There's a lot of value in having the ability to watch people grow amid the chaos of the roles that we're in every day. I think leaders are leaders for the right reasons when they're focused on what we call service-based leadership, and empowering others. For me, there's another layer. That's a little bit of a unique perspective and maybe not something that you would expect from someone who's overseeing this committee over the next couple of years. It really ties back to the fact that I haven't had a negative impact on my career because I'm a woman. I've had fantastic leaders from before MarketStar and through MarketStar.

But as I was debating whether or not to step into this focus and really drive different opportunities for the women and the men within MarketStar, I was forced to reflect on some of the experiences that I've had that quite frankly, are unprofessional. Not because I've lost opportunities to become a leader, but because of how I've been approached or invited to events or feeling insecure about travel, because I'm a woman and being alone -- I've got lots of fun stories there. I think that women are expected to be in scenarios that are comfortable for men. I think that our women are expected to play in “the good boys club,” but that's just not the reality of the world anymore. And so for me, it's layering on the fact that we get to empower women to do really cool things, as well as men to support and build those relationships. And then also to help continue evangelizing how we support women and what's needed in the workplace to create good experiences for them. And that actually leads into question.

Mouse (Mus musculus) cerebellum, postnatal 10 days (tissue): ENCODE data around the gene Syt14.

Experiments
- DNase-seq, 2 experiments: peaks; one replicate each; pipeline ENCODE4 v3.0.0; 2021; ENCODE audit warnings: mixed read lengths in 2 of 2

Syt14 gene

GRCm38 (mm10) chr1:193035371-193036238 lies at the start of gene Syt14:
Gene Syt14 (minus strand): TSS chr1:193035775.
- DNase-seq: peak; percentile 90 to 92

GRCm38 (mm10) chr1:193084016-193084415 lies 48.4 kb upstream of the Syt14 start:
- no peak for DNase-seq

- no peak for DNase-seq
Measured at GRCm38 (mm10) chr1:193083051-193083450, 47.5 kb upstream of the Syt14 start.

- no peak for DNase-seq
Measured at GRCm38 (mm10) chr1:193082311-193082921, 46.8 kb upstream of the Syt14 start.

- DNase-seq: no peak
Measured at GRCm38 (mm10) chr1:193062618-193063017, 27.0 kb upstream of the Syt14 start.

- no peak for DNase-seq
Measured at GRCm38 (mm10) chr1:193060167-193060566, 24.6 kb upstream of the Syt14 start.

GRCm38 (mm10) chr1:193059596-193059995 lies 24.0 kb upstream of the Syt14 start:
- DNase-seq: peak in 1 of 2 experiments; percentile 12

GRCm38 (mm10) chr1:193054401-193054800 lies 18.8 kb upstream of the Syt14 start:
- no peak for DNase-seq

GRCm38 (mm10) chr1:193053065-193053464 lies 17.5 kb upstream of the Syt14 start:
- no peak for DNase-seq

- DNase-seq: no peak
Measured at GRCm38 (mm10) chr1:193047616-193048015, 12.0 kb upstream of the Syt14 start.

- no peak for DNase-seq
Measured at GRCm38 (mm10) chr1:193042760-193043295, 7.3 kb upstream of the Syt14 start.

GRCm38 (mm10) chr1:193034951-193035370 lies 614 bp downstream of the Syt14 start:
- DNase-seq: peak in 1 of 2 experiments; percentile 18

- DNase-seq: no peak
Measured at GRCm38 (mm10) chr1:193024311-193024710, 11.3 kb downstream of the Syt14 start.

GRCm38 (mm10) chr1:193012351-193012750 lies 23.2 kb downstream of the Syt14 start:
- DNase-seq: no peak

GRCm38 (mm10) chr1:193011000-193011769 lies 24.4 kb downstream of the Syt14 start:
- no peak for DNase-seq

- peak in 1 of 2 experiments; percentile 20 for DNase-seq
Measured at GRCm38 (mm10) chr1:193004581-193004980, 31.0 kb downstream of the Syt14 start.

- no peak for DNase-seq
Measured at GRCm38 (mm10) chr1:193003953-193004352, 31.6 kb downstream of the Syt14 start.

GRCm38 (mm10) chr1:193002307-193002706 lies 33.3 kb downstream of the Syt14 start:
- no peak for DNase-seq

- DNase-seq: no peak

Nicole:

How do you think the conversation around Women In Business has changed over the last few years in your direct experience?

Ariadne:

It has changed a lot. Let me talk to you a little bit about my experience in Latin America. Running business in Latin America is sometimes different from how we run businesses in the U.S. and from my perspective, now, women are more powerful than ever before. We are able to accomplish a lot of tasks and a lot of positions within a company. We have a lot of talent and women are getting prepared to take over a lot of responsibilities. And men are there to support these women and to empower them as well. So we have a lot of people that are trying to change the world and give more opportunities for a lot of people that have been preparing their whole life to take a manager position or take a leadership position. In the last few years, I have seen a lot of change, at least in the Latin countries that I am working with.

Antoinette: